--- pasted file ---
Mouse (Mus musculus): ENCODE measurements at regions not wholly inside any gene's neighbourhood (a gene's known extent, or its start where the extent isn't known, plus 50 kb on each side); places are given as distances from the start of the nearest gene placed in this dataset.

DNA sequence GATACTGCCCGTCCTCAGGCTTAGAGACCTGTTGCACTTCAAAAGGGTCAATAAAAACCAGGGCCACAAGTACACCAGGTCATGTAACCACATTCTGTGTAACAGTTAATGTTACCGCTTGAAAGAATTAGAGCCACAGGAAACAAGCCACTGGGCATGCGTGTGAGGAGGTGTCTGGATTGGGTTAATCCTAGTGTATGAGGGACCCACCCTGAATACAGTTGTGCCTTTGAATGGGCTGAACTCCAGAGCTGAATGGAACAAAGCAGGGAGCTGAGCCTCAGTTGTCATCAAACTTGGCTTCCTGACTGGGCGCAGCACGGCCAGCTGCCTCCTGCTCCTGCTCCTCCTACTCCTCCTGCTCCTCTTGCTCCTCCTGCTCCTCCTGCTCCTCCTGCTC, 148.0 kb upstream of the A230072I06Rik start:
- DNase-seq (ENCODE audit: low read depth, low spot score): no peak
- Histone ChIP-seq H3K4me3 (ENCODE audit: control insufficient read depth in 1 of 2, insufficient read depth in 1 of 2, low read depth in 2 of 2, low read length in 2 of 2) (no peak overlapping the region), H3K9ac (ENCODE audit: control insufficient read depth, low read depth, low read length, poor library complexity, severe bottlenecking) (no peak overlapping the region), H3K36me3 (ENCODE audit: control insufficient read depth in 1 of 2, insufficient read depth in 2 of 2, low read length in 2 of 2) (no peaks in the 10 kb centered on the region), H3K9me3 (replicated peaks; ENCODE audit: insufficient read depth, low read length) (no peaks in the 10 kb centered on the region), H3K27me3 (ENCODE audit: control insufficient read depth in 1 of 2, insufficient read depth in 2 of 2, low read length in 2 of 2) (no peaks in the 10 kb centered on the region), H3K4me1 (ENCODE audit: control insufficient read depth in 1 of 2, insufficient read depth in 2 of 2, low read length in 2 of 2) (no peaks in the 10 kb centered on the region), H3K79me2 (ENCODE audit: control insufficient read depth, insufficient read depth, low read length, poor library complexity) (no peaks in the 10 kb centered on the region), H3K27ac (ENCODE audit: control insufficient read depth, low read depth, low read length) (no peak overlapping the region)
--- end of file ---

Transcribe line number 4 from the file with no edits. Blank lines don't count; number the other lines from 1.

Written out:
- Histone ChIP-seq H3K4me3 (ENCODE audit: control insufficient read depth in 1 of 2, insufficient read depth in 1 of 2, low read depth in 2 of 2, low read length in 2 of 2) (no peak overlapping the region), H3K9ac (ENCODE audit: control insufficient read depth, low read depth, low read length, poor library complexity, severe bottlenecking) (no peak overlapping the region), H3K36me3 (ENCODE audit: control insufficient read depth in 1 of 2, insufficient read depth in 2 of 2, low read length in 2 of 2) (no peaks in the 10 kb centered on the region), H3K9me3 (replicated peaks; ENCODE audit: insufficient read depth, low read length) (no peaks in the 10 kb centered on the region), H3K27me3 (ENCODE audit: control insufficient read depth in 1 of 2, insufficient read depth in 2 of 2, low read length in 2 of 2) (no peaks in the 10 kb centered on the region), H3K4me1 (ENCODE audit: control insufficient read depth in 1 of 2, insufficient read depth in 2 of 2, low read length in 2 of 2) (no peaks in the 10 kb centered on the region), H3K79me2 (ENCODE audit: control insufficient read depth, insufficient read depth, low read length, poor library complexity) (no peaks in the 10 kb centered on the region), H3K27ac (ENCODE audit: control insufficient read depth, low read depth, low read length) (no peak overlapping the region)